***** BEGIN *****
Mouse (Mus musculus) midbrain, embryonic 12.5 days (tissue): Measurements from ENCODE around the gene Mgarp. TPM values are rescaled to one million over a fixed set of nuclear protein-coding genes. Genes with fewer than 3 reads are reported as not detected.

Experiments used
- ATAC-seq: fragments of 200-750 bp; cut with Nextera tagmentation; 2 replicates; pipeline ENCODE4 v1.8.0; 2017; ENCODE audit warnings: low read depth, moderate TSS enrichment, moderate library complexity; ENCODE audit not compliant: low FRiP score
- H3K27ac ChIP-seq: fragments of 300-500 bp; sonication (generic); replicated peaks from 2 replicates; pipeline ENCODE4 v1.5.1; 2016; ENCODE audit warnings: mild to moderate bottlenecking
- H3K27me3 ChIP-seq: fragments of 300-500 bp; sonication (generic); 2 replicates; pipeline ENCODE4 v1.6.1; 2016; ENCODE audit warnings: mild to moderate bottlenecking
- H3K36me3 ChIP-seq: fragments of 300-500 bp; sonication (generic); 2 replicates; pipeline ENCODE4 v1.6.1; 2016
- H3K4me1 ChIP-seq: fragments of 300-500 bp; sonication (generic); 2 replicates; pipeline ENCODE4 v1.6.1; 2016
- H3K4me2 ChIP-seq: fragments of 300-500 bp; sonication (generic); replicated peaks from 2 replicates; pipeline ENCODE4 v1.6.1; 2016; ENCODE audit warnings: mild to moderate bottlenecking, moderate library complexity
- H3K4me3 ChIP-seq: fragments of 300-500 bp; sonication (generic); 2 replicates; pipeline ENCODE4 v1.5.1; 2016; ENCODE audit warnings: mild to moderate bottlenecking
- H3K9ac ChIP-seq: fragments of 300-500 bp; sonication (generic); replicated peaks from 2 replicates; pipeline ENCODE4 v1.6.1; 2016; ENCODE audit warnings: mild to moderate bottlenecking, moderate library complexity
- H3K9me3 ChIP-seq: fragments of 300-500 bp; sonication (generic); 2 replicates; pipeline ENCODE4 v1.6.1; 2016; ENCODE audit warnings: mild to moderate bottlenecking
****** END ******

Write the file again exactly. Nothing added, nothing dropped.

Mouse (Mus musculus) midbrain, embryonic 12.5 days (tissue): Measurements from ENCODE around the gene Mgarp. TPM values are rescaled to one million over a fixed set of nuclear protein-coding genes. Genes with fewer than 3 reads are reported as not detected.

Experiments used
- ATAC-seq: fragments of 200-750 bp; cut with Nextera tagmentation; 2 replicates; pipeline ENCODE4 v1.8.0; 2017; ENCODE audit warnings: low read depth, moderate TSS enrichment, moderate library complexity; ENCODE audit not compliant: low FRiP score
- H3K27ac ChIP-seq: fragments of 300-500 bp; sonication (generic); replicated peaks from 2 replicates; pipeline ENCODE4 v1.5.1; 2016; ENCODE audit warnings: mild to moderate bottlenecking
- H3K27me3 ChIP-seq: fragments of 300-500 bp; sonication (generic); 2 replicates; pipeline ENCODE4 v1.6.1; 2016; ENCODE audit warnings: mild to moderate bottlenecking
- H3K36me3 ChIP-seq: fragments of 300-500 bp; sonication (generic); 2 replicates; pipeline ENCODE4 v1.6.1; 2016
- H3K4me1 ChIP-seq: fragments of 300-500 bp; sonication (generic); 2 replicates; pipeline ENCODE4 v1.6.1; 2016
- H3K4me2 ChIP-seq: fragments of 300-500 bp; sonication (generic); replicated peaks from 2 replicates; pipeline ENCODE4 v1.6.1; 2016; ENCODE audit warnings: mild to moderate bottlenecking, moderate library complexity
- H3K4me3 ChIP-seq: fragments of 300-500 bp; sonication (generic); 2 replicates; pipeline ENCODE4 v1.5.1; 2016; ENCODE audit warnings: mild to moderate bottlenecking
- H3K9ac ChIP-seq: fragments of 300-500 bp; sonication (generic); replicated peaks from 2 replicates; pipeline ENCODE4 v1.6.1; 2016; ENCODE audit warnings: mild to moderate bottlenecking, moderate library complexity
- H3K9me3 ChIP-seq: fragments of 300-500 bp; sonication (generic); 2 replicates; pipeline ENCODE4 v1.6.1; 2016; ENCODE audit warnings: mild to moderate bottlenecking